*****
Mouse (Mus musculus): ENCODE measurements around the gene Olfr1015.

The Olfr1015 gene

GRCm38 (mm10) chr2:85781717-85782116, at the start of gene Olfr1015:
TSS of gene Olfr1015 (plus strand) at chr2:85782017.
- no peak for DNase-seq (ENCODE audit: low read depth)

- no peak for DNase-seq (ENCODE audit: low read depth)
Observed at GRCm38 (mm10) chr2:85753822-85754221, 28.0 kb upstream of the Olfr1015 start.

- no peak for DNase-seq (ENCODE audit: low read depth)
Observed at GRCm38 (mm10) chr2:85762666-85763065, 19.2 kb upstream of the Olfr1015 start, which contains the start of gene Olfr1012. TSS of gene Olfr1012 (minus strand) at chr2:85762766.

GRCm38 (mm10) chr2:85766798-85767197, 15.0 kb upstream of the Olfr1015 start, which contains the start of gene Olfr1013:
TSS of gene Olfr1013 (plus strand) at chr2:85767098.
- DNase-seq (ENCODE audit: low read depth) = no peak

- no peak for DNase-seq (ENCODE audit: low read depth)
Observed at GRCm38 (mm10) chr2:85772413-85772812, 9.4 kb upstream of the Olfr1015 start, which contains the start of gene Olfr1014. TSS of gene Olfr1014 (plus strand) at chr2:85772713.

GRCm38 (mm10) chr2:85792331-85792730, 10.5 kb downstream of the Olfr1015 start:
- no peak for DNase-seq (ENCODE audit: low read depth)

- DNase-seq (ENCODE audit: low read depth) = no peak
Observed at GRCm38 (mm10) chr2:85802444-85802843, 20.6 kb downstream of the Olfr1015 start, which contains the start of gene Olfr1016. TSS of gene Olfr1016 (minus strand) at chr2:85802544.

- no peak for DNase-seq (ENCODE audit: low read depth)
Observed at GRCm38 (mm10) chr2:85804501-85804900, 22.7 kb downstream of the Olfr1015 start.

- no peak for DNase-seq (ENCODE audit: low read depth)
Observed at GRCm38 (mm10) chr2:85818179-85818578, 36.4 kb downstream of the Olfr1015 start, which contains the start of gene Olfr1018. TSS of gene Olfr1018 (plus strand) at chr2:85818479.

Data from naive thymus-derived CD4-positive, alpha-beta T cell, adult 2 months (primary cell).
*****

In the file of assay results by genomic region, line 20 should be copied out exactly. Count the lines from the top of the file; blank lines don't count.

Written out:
Observed at GRCm38 (mm10) chr2:85804501-85804900, 22.7 kb downstream of the Olfr1015 start.